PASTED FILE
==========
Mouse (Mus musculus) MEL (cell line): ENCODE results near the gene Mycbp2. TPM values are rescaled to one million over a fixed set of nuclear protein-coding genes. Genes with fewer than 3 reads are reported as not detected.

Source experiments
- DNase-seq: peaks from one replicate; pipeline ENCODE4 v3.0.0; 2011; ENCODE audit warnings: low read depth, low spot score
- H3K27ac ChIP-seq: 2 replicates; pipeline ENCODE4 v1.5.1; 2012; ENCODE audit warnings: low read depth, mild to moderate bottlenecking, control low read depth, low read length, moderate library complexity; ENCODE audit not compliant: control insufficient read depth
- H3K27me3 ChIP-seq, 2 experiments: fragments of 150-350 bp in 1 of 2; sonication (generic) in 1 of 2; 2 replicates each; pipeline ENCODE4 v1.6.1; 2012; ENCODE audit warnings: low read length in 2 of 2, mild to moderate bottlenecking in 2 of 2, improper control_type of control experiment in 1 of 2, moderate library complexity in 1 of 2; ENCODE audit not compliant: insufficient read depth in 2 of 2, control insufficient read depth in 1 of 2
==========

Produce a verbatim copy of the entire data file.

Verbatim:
Mouse (Mus musculus) MEL (cell line): ENCODE results near the gene Mycbp2. TPM values are rescaled to one million over a fixed set of nuclear protein-coding genes. Genes with fewer than 3 reads are reported as not detected.

Source experiments
- DNase-seq: peaks from one replicate; pipeline ENCODE4 v3.0.0; 2011; ENCODE audit warnings: low read depth, low spot score
- H3K27ac ChIP-seq: 2 replicates; pipeline ENCODE4 v1.5.1; 2012; ENCODE audit warnings: low read depth, mild to moderate bottlenecking, control low read depth, low read length, moderate library complexity; ENCODE audit not compliant: control insufficient read depth
- H3K27me3 ChIP-seq, 2 experiments: fragments of 150-350 bp in 1 of 2; sonication (generic) in 1 of 2; 2 replicates each; pipeline ENCODE4 v1.6.1; 2012; ENCODE audit warnings: low read length in 2 of 2, mild to moderate bottlenecking in 2 of 2, improper control_type of control experiment in 1 of 2, moderate library complexity in 1 of 2; ENCODE audit not compliant: insufficient read depth in 2 of 2, control insufficient read depth in 1 of 2